The Internet Corporation for Assigned Names and Numbers (ICANN) has released an advisory concerning VeriSign's deployment of DNS wildcard (Site Finder) service. It includes the following statement:
"Since the deployment, ICANN has been monitoring community reaction, including analysis of the technical effects of the wildcard, and is carefully reviewing the terms of the .com and .net Registry Agreements.
In response to widespread expressions of concern from the Internet community about the effects of the introduction of the wildcard, ICANN has requested advice from its Security and Stability Advisory Committee, and from the Internet Architecture Board, on the impact of the changes implemented by VeriSign. ICANN's Security and Stability Advisory Committee is expected to release an objective expert report concerning the wildcard later today.
Recognizing the concerns about the wildcard service, ICANN has called upon VeriSign to voluntarily suspend the service until the various reviews now underway are completed."
The Internet Architecture Board (IAB), a committee of the Internet Engineering Task Force (IETF) has also released its own document containing a number of observations on the implications of the use of wildcards in DNS zones, and makes some recommendations concerning their use.
In a section called "Problems encountered in a recent experiment with wildcards" the IAB's document states:
"We must emphasize that, technically, this was a legitimate use of wildcard records that did not in any way violate the DNS specifications themselves. One of our main points here is that simply complying with the letter of the protocol specification is not sufficient to ensure the operational stability of the applications which depend on the DNS: there are protocol features which simply are not safe to use in some circumstances."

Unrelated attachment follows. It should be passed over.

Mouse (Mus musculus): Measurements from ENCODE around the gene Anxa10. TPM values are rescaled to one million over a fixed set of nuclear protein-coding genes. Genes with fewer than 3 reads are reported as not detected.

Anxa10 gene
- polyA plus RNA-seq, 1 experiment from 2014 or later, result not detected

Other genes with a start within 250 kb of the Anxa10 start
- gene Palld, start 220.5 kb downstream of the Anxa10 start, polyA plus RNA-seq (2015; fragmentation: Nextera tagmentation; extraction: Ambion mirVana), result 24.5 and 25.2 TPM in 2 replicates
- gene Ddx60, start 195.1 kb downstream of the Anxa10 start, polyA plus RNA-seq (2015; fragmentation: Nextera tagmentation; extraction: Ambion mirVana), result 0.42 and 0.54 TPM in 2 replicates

The document goes on to conclude:
"The Principle of Least Astonishment suggests that the deployment of wildcards was disastrous for the users. It had widesweeping effects on other users of the Internet far beyond those enumerated by the zone operator, created several brand new problems, and caused other internet entities to make hasty, possibly mutually incompatible and possibly deleterious (to the internet as a whole) changes to their own operations in an attempt to react to the change."
"For zones which do delegations, we do not recommend even wildcard MX records. If they are used, the owners of zones delegated from that zone must be made aware of that policy and must be given assistance to ensure appropriate behavior for MX names within the delegated zone. In other words, the parent zone operator must not reroute mail destined for the child zone without the child zone's permission.
We hesitate to recommend a flat prohibition against wildcards in "registry"-class zones, but strongly suggest that the burden of proof in such cases should be on the registry to demonstrate that their intended use of wildcards will not pose a threat to stable operation of the DNS or predictable behavior for applications and users.
We recommend that any and all TLDs which use wildcards in a manner inconsistent with this guideline remove such wildcards at the earliest opportunity."
|Cybersquatting||Policy & Regulation|
|DNS Security||Registry Services|
|IP Addressing||White Space|
Minds + Machines